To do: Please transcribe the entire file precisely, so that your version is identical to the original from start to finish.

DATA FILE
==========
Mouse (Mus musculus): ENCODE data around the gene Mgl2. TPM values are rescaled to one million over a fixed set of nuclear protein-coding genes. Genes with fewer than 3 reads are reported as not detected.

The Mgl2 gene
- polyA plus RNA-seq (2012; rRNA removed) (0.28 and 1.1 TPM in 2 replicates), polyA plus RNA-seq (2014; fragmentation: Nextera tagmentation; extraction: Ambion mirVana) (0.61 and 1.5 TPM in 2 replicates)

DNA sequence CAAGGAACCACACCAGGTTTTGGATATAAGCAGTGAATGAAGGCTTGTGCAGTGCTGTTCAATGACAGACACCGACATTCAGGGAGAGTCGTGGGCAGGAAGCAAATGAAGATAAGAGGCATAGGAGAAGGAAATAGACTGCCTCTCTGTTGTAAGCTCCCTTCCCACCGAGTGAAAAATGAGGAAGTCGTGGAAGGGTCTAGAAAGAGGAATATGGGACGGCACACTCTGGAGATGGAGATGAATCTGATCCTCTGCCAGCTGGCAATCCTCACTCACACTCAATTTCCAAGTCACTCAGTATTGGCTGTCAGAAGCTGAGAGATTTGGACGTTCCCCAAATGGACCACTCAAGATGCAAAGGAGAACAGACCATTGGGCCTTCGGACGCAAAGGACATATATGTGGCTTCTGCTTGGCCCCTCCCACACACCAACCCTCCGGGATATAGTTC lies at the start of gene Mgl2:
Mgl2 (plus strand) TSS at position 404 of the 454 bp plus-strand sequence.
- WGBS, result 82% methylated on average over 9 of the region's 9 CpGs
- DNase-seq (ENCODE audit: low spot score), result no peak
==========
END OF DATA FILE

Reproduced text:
Mouse (Mus musculus): ENCODE data around the gene Mgl2. TPM values are rescaled to one million over a fixed set of nuclear protein-coding genes. Genes with fewer than 3 reads are reported as not detected.

The Mgl2 gene
- polyA plus RNA-seq (2012; rRNA removed) (0.28 and 1.1 TPM in 2 replicates), polyA plus RNA-seq (2014; fragmentation: Nextera tagmentation; extraction: Ambion mirVana) (0.61 and 1.5 TPM in 2 replicates)

DNA sequence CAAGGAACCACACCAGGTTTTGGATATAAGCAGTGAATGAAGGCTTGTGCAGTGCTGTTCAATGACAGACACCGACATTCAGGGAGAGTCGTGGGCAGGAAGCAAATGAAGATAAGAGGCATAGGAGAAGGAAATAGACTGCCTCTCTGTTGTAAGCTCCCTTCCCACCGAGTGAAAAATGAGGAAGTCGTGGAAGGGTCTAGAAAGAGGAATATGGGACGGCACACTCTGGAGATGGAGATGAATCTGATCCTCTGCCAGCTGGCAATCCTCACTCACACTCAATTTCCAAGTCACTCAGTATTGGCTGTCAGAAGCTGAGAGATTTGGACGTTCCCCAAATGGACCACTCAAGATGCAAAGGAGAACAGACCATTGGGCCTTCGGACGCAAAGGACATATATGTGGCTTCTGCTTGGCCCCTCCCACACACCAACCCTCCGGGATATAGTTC lies at the start of gene Mgl2:
Mgl2 (plus strand) TSS at position 404 of the 454 bp plus-strand sequence.
- WGBS, result 82% methylated on average over 9 of the region's 9 CpGs
- DNase-seq (ENCODE audit: low spot score), result no peak